A must-read editorial in the Washington Post calls on Congress to “Vote on the ‘Dreamers.’ Now.”
The editorial highlights the overwhelming public support for Dreamers remaining in America as well as the fact that a “clear majority of lawmakers in both chambers on Capitol Hill” back legislation.
The opinion piece is especially tough on Speaker of the House Paul Ryan (R-WI), calling out his “strategy of delay, deferral and dithering.”
Read the full editorial online here and find key excerpts below:
Quick, name a major public policy issue on which overwhelming numbers of Americans are united. Stumped? (Granted, it’s a short list.) Here’s one answer: allowing “dreamers” — young undocumented immigrants brought to this country as children — to remain in the United States if they pass background checks, go to school and fulfill other basic requirements. In a dozen polls this fall, including one released Tuesday, respondents who favor permitting dreamers to stay in the United States generally outnumber those who would deport them by at least 3-to-1, and often by 4-to-1 or 5-to-1.
The support for dreamers is bipartisan, and it shows up clearly and almost identically in surveys conducted by Fox News and CNN, among other media outlets, including The Post. Despite that, an array of bills that would protect dreamers from deportation, either by granting them a form of legal status or by putting them on short- or long-term pathways to citizenship, remain stalled in Congress.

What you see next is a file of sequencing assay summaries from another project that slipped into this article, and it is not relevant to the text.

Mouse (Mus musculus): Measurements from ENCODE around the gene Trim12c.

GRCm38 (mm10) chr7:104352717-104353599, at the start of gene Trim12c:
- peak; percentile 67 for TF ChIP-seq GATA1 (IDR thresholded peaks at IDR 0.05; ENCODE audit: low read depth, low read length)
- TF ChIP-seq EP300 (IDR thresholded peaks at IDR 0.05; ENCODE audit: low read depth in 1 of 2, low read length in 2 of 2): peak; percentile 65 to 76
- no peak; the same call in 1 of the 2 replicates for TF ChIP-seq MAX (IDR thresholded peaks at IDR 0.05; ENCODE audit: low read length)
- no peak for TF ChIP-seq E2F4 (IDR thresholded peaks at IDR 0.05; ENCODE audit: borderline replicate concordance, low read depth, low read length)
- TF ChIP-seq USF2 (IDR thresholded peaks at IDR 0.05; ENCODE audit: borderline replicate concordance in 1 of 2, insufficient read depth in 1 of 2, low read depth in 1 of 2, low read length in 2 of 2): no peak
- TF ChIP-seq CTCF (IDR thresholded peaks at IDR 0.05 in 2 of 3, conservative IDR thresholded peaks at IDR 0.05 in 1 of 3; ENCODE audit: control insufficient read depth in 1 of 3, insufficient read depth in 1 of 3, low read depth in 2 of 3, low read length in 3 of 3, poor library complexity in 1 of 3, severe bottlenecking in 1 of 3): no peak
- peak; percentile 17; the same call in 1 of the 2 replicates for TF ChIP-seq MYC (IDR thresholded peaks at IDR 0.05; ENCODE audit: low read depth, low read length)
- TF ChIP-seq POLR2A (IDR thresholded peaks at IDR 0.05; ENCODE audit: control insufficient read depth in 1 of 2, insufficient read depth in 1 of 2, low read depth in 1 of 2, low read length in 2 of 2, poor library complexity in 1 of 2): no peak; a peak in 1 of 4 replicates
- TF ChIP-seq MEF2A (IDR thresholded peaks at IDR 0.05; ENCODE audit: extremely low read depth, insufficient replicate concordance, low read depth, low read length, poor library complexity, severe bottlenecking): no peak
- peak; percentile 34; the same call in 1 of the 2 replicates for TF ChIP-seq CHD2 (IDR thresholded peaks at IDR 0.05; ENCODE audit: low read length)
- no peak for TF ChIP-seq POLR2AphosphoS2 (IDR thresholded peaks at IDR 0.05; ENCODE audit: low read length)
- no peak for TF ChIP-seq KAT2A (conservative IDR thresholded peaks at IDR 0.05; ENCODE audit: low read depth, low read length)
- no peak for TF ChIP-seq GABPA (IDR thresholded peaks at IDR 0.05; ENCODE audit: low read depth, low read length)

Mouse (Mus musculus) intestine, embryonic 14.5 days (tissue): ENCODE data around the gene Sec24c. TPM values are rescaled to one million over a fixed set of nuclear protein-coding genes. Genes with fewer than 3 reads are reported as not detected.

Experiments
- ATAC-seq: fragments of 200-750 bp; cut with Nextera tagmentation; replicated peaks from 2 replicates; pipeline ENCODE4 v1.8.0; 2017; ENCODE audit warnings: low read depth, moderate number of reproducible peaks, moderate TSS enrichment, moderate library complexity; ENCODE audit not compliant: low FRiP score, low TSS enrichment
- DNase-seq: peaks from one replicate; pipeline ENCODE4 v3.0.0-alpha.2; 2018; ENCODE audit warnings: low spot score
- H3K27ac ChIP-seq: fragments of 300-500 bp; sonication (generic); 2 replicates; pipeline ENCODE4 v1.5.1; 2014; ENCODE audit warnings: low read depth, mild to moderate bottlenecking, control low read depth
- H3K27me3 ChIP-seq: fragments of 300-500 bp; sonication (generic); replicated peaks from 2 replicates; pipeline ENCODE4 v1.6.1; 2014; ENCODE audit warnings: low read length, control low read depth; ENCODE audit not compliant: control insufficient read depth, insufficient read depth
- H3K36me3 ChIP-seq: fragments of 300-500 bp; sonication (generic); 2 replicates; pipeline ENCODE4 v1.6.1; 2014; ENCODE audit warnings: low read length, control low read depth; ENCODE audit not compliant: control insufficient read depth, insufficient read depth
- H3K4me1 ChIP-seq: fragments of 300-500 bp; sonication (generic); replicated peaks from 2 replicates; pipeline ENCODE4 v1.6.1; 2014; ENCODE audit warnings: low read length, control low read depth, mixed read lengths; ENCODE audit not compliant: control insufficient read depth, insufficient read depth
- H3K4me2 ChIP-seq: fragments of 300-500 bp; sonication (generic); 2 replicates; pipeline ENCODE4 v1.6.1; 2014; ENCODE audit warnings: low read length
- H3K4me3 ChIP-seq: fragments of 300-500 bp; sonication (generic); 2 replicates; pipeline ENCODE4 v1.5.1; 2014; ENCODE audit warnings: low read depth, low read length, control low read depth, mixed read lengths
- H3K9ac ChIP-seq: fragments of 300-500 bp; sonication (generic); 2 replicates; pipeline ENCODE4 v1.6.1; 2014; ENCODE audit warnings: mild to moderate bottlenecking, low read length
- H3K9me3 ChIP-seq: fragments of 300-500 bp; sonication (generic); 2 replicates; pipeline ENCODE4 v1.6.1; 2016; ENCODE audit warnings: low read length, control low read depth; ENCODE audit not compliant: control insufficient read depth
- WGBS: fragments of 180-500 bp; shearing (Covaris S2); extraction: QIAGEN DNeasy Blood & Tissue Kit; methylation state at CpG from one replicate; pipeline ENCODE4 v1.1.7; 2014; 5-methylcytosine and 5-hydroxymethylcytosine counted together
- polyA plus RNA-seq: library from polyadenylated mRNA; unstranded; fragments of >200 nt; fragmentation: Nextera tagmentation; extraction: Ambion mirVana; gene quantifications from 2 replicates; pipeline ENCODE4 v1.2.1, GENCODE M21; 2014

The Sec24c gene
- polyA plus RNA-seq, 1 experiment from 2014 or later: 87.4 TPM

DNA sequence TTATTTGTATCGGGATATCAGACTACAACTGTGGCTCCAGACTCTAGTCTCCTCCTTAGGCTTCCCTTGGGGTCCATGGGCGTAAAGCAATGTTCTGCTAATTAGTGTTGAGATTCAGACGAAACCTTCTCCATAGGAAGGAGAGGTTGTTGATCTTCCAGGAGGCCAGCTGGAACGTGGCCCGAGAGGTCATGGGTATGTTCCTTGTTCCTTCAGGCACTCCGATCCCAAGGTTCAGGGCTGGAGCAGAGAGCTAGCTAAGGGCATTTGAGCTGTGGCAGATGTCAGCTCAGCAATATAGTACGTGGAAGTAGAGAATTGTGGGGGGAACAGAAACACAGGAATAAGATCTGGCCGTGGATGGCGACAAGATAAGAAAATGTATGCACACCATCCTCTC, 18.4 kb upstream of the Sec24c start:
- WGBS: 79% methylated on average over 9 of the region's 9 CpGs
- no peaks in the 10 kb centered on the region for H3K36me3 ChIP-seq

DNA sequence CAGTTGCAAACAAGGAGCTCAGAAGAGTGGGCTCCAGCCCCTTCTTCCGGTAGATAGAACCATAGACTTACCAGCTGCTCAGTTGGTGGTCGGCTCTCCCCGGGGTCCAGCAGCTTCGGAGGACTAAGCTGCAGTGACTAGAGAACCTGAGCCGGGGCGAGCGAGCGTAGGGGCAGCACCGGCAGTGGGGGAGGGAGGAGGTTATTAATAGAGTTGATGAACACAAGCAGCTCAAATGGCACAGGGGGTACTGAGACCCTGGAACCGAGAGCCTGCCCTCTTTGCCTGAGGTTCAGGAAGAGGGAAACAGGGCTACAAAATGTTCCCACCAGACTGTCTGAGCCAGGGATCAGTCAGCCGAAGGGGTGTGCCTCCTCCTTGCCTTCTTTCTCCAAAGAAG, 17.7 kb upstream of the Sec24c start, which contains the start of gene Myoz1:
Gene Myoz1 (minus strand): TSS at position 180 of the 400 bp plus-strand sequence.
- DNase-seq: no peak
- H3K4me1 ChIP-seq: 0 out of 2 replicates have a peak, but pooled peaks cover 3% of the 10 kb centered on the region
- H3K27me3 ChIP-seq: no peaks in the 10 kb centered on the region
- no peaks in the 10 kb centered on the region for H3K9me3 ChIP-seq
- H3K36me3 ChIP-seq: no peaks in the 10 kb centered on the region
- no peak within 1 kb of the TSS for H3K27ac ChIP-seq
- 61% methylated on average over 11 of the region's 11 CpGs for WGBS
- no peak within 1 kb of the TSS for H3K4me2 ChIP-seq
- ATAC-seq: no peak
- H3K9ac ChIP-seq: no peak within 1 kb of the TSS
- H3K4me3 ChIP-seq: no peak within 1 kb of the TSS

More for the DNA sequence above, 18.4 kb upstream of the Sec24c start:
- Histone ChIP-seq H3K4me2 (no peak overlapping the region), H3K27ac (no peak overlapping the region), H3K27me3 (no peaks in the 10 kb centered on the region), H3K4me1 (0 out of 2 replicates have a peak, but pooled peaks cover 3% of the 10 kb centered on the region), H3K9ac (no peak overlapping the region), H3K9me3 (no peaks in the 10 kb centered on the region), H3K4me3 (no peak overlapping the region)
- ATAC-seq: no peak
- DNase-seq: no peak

The legislative inertia is all the more stupefying given the fact that a clear majority of lawmakers in both chambers on Capitol Hill would vote today to grant dreamers legal status or a route to citizenship. Last week, 34 Republicans in the House of Representatives wrote to Speaker Paul D. Ryan (R-Wis.) endorsing a “permanent legislative solution.”
…So far, though, Mr. Ryan seems to prefer a strategy of delay, deferral and dithering. He says he wants Congress to address the issue next year, free from the entanglements of other pressing year-end legislative business, including a spending package whose defeat would mean a government shutdown. But to many in Congress, his prescription sounds like a recipe for inaction — and, potentially, the deportation of thousands of dreamers as their DACA permits expire.
The dreamers, it seems, should in fact be very worried by what is happening in Washington. Under the deadline set by Mr. Trump, nearly 1,000 dreamers will lose their protection from deportation each day beginning March 5. At that point, a cohort of youngsters raised in this country will stop being bargaining chips; they will become part of an unfolding American tragedy. Congress should act now to forestall that completely avoidable, and inexcusable, outcome.